6. Les, loyalty needs to be earned. It is not rational to be loyal to someone or some business in two weeks, or two months. Maybe in two years, or two decades, you can build up loyalty. Developing loyalty is a little like building a successful marriage: learn about the other’s weeknesses and strengths for at least 1 1/2 to 2 years before leaping into marriage, and then don’t have babies for at least the next 2 years to see if things will really work out. Of course, not many of us approach marriage, or work, or religion, rationally. Have you learned nothing from the dialogues on this site? grin

  7. I would say when you get a job and back on your feet… come up with a strategy to exit that job field completely.  Don’t walk, RUN!

    Computers are starting to rank up there with pickles and toothpaste in the commodity department.  Google is trying to turn the internet into the desktop. Ubuntu is pushing thin clients.  India is looking for the $100 desktops.  In short the landscape is changing and the job force needs to change with it.  You either become flexible or you become jobless.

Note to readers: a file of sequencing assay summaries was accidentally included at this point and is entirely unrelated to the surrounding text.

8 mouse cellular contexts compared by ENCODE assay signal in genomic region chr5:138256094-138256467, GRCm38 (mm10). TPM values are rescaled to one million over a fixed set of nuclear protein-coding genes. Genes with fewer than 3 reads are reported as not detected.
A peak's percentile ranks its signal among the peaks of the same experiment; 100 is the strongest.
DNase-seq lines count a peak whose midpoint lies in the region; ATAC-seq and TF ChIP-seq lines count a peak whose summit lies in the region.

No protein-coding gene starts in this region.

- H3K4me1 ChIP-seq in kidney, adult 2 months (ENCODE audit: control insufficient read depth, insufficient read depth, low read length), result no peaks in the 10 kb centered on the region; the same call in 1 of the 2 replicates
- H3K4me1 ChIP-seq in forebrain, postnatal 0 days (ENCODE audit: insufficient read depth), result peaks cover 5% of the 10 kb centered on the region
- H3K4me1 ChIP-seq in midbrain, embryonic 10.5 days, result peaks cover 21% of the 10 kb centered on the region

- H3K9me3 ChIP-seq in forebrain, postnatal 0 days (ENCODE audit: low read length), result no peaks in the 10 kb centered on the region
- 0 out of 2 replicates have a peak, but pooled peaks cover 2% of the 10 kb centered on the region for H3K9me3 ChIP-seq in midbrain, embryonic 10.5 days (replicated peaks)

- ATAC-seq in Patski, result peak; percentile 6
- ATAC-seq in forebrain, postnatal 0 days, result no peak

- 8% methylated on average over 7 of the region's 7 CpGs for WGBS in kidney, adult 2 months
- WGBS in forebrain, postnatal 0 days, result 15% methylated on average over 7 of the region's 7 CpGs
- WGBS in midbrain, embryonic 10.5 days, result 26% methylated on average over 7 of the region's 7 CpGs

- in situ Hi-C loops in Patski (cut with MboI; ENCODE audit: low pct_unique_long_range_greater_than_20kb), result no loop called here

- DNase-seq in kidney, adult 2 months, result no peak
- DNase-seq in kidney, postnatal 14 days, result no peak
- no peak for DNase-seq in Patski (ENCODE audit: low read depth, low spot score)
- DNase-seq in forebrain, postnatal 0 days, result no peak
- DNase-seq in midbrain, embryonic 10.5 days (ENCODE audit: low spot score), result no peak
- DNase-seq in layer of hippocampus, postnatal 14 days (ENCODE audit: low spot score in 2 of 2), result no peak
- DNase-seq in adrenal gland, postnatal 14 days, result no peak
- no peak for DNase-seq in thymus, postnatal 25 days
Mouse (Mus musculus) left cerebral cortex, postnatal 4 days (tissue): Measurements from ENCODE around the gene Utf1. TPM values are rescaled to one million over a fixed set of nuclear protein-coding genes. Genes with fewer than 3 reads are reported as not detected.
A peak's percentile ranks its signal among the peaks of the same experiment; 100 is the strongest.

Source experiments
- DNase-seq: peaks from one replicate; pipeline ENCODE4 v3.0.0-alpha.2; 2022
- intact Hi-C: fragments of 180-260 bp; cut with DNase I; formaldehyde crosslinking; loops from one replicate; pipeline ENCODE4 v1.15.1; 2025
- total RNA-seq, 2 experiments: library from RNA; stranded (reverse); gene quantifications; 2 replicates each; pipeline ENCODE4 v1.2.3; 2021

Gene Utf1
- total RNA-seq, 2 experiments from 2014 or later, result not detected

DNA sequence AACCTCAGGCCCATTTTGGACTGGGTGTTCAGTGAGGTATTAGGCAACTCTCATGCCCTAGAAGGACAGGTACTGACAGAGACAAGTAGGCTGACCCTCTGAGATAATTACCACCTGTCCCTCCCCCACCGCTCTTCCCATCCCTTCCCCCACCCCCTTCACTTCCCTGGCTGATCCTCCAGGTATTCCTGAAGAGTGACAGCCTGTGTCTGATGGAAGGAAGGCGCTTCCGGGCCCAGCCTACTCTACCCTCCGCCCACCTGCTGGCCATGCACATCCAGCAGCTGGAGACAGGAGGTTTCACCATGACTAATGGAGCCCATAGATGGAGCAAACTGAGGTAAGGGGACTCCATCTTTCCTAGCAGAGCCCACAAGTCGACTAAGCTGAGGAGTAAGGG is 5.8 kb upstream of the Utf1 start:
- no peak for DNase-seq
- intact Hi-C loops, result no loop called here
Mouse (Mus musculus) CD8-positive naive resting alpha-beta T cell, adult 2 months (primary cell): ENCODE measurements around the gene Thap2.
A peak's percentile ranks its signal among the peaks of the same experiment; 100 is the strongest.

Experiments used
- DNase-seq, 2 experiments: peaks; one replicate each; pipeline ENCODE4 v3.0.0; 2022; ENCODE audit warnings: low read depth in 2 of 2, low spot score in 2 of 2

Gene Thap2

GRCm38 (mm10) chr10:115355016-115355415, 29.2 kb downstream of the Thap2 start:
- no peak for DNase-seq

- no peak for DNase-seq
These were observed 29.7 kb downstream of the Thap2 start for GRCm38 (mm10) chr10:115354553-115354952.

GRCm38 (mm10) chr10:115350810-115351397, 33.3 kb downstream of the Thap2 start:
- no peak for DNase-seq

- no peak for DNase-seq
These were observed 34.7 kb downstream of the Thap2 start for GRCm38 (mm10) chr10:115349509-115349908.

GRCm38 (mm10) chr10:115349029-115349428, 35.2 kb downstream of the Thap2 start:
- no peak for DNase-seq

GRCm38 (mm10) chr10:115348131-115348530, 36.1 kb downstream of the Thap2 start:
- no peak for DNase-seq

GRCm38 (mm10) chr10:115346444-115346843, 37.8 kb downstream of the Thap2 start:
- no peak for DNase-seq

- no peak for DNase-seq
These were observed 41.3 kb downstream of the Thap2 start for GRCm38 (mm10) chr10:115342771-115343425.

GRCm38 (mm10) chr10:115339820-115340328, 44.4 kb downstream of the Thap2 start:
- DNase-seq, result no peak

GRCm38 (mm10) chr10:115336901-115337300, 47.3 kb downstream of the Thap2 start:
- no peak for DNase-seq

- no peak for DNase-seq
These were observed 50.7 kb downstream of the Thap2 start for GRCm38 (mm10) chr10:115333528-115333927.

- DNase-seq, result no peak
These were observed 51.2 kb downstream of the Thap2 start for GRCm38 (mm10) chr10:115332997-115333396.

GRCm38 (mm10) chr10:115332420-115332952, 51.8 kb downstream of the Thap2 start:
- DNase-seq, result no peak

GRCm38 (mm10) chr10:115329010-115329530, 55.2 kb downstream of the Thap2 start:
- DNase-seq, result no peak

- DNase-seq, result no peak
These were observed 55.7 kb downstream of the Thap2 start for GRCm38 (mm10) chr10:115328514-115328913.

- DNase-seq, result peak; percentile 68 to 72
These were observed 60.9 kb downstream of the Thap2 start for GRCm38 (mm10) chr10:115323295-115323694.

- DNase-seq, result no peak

—John, who also moved in with relatives due to dire financial situation and now college.

    I too did computer support as a tech support rep for Microsoft.  I was paid $10 an hour for knowing Windows XP and a PC like the back of my hand.  I am suprised that anyone would ever get paid more than that.  When my job went to India I saw it as a sign and have moved on without looking back.

    Today I am in the process of getting a Comp Sci degree and upgrading my skills.  On my off time I am do self study for classes I can test out of and working on real life projects that will go on my resume before I even graduate.  It sucks to hunker down for 4+ years but I see no other way.           

    To be competitive you have to be more skilled than everyone else out there.  If it is something that
    someone can pick up with two weeks of training and a few months on the job experience you might be screwed.

    You are young Les, even if you don’t feel like it raspberry You have a long working life ahead of you.  The stinker of being in the tech field is that you can never sit still.  You have to do your, research.  Start working on that flexibility!

    —John, who also lives with relatives due to dire financial situation and college.

  8. Heh… oops… screwed that one up.  Sorry for the repeats in my post.  My keyboard was going whacky on me.  This thing really needs an edit option.  Help support!  I need my keyboard fixed!